The Birmingham pub bombings coroner, hearing inquests into the deaths of 21 victims, has backed a bid for legal funding by bereaved families.
Peter Thornton, QC, one of the UK's most senior coroners, said: "I commend the application for legal funding for those who are considering them."
He added: "There is a compelling case for proper legal representation."
Mr Thornton indicated he wanted the funding issue - which has led to a war of words between some of the families and the British government - to be settled by early next year.
Today, the coroner convened the first pre-inquest hearing into the 1974 double bombings in Birmingham, in a bid to establish the scope of the proceedings.
He also said he had neither the power nor the authority to order funding to be put in place.
On the night of November 21, 1974, the IRA planted two bombs which ripped through the Tavern in the Town and nearby Mulberry Bush pubs, killing 21 people and injuring 182 others.
The botched police investigation into the terrorist atrocity led to the wrongful convictions of the 'Birmingham Six' - one of the most infamous miscarriages of justice in UK legal history.
Today's hearing was the first step in what is expected to be a lengthy inquest process, since the families won a ruling from Birmingham senior coroner Louise Hunt for new hearings earlier this year.
Mr Thornton said: "I do wish to say I support the applications of those families who wish to participate fully in these inquests by way of legal representation."
He added: "The events of November 21, 1974 brought about the tragic deaths of 21 people.
"These were calamitous events and require full and fair investigation at least as far the inquest procedures may permit, under law."
The hearing at the city's civil justice centre took place amid the funding row between the lawyers of eight of the 21 victims' families and the Government.
Their solicitors, and that of a ninth family represented separately, raised the funding issue directly with Mr Thornton in a packed court room.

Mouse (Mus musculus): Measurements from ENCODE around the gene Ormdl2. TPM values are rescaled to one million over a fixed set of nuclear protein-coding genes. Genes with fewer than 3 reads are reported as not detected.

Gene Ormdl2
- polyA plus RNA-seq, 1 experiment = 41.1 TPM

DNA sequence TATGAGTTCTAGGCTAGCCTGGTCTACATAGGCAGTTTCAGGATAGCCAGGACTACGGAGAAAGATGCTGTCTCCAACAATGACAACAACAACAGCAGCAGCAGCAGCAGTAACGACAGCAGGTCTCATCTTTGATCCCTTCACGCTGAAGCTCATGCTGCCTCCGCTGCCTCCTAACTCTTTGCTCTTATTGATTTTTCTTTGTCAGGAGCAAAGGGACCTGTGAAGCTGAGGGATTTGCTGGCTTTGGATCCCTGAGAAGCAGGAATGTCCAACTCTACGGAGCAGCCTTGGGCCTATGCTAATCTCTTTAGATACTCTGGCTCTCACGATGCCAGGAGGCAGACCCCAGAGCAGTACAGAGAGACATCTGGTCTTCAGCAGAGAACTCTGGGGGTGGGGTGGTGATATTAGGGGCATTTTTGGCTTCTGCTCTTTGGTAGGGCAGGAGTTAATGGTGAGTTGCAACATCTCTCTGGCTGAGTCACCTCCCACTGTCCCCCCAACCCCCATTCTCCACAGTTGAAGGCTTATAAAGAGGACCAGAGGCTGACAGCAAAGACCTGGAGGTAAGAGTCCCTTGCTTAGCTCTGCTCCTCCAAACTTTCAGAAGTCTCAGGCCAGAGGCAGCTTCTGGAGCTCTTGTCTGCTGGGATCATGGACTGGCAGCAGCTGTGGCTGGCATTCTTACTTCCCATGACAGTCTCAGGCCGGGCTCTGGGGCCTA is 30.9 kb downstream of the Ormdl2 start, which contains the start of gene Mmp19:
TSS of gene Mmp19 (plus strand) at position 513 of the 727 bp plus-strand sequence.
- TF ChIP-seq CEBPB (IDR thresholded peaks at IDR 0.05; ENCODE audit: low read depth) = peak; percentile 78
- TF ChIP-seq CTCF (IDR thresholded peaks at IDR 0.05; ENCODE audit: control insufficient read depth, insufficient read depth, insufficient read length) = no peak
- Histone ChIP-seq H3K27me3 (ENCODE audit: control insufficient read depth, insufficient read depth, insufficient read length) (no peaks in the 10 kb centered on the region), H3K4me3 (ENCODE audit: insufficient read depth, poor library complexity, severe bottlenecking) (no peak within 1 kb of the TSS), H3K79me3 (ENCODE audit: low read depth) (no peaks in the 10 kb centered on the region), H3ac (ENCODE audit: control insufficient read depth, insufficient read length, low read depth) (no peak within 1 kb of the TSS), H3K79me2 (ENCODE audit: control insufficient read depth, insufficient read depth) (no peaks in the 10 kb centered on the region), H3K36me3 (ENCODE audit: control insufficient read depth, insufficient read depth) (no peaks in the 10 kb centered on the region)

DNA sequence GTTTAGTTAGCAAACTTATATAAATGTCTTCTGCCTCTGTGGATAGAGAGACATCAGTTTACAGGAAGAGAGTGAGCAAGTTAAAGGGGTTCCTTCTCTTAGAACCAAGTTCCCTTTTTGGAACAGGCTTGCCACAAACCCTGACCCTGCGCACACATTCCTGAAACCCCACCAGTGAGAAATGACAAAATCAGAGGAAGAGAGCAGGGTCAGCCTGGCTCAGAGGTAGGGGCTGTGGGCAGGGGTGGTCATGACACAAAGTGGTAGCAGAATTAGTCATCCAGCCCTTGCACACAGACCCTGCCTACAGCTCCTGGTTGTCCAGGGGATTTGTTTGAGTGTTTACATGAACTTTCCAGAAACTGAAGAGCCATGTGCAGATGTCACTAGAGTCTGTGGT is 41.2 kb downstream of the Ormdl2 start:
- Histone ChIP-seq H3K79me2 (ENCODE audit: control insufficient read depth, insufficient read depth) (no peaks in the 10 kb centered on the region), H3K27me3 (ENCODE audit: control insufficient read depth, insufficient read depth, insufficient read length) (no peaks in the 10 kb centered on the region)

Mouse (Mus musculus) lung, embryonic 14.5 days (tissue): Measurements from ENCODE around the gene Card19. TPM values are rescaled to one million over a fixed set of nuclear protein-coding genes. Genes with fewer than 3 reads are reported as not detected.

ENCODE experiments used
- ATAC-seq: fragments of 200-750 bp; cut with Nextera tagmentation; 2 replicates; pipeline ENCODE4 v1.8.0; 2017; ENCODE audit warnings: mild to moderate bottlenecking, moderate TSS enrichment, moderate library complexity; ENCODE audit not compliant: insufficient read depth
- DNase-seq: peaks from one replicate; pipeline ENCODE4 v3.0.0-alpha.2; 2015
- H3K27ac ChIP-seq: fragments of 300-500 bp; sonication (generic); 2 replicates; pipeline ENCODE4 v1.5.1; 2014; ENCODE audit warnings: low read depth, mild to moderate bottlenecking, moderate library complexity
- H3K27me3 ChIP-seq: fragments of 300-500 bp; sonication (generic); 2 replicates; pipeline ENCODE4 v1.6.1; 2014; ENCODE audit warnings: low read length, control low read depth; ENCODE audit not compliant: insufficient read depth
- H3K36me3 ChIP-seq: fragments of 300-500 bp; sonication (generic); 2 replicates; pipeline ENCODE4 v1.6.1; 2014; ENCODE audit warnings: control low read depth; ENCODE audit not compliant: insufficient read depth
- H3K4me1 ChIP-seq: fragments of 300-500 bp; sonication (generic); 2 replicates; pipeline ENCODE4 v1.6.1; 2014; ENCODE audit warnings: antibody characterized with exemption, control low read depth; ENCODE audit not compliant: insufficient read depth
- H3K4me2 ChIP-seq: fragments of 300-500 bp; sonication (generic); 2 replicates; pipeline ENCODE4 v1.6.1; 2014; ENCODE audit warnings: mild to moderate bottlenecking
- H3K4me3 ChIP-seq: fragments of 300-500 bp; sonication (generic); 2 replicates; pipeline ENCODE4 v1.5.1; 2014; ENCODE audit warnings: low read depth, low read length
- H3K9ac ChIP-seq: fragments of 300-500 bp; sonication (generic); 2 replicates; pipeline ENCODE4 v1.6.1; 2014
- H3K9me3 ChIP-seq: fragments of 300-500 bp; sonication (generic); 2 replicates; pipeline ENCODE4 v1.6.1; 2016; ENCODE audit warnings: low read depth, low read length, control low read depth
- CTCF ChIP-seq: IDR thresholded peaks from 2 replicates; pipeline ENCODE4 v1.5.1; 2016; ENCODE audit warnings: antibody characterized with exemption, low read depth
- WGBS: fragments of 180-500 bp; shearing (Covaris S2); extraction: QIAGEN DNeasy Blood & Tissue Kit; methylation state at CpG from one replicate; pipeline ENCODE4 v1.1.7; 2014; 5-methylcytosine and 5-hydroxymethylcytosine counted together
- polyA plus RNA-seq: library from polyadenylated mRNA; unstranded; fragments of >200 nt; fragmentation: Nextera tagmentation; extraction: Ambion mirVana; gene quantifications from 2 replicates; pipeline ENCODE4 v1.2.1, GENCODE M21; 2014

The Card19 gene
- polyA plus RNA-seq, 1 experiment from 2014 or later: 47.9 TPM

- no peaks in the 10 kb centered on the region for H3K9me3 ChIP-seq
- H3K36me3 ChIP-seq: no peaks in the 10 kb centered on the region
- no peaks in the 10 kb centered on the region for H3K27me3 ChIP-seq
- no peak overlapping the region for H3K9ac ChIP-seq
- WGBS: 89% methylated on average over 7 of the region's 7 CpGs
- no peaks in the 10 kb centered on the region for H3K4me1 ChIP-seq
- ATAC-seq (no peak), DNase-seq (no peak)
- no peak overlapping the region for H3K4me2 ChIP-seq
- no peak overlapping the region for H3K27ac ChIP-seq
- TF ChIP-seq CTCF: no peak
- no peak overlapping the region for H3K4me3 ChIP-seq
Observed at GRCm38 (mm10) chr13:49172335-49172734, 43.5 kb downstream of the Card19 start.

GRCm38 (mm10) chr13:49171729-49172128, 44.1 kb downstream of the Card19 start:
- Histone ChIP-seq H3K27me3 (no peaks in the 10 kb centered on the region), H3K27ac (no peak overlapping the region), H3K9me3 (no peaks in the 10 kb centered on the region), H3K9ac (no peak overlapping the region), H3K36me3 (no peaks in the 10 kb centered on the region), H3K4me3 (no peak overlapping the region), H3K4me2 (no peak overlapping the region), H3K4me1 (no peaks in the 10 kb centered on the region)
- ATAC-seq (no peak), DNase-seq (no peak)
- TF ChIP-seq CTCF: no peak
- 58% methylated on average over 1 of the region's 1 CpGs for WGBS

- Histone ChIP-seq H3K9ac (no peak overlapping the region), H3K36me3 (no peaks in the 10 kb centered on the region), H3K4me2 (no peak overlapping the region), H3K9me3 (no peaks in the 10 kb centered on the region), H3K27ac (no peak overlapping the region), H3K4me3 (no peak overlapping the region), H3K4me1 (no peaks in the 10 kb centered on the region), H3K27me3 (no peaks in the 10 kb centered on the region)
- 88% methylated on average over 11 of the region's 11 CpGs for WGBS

Among those in court was the well-known human rights lawyer Gareth Peirce, who is believed to be representing the surviving members of the Birmingham Six.
West Midlands Police, the local Police Federation, and Devon and Cornwall Police were also represented.
Mr Thornton said: "I have in mind the gravity of events, the scale of the number of deaths, the investigations to date, the complexity of the investigations and the need for the families' participation - which is very important.
"For those reasons I support the application for funding."
He expressed hopes funding would be granted - at the latest - six weeks before the provisional date for the next preliminary hearing on February 23.
He also stressed the need for the hearings to be an independent process.
The original inquests, convened in the 1970s, were overtaken by the criminal inquiry by West Midlands Police and never re-started.
The force had opposed the holding of new inquests, despite fresh evidence coming to light that police may have allegedly ignored two tip-offs of an imminent IRA attack in the city.
Lawyers for the families have been working for free, while legal teams for the police and other Government branches have been taxpayer-funded.
West Midlands Police has already set aside £1mto cover its legal costs.
The British government had rejected a call from the families for a special funding model similar to that used in the Hillsborough stadium disaster inquiry.
Instead, British Home Secretary Amber Rudd backed the relatives making an application, under existing arrangements, through the Legal Aid Agency.
However, under rules governing the UK's separate legal jurisdictions, the families' Northern Ireland-based lawyers KRW Law would need to partner with an English law firm to secure legal aid.
In court today, Christopher Stanley, of KRW Law, told the coroner such an agreement was "unworkable".
It emerged during the hearing that the West Midlands police and crime commissioner had written to the families suggesting the legal aid authorities in England and Wales meet their counterparts in Northern Ireland to see if agreement can be reached.
Mr Thornton also made a public appeal to eight families who have never made contact with the Birmingham coroner's office to do so if they wanted to be kept informed about the inquests.
Full inquest hearings are not likely to start before the end of September 2017.
Afterwards, Julie Hambleton of campaign group Justice4th21, whose older sister Maxine was killed in the bombings, said she welcomed the coroner's comments.
She added: "I will be writing to the Home Secretary and the Prime Minister to ask why are they treating our loved ones with such contempt."
The British government has said it wants all the families to be legally represented at the inquests, and had suggested a funding work-around.
A UK government spokesman said: "Our deepest sympathies remain with all those affected by the horrific pub bombings in Birmingham in 1974.
"The Legal Aid Agency has been clear with KRW on a number of occasions what is needed to take this matter forward.
"Legal aid is a devolved matter and because KRW is based in Northern Ireland, it needs to enter into an arrangement with an English or Welsh law firm in order to receive legal aid funding.
"The LAA continues to urge KRW to do this so the families get the representation they want at the inquest."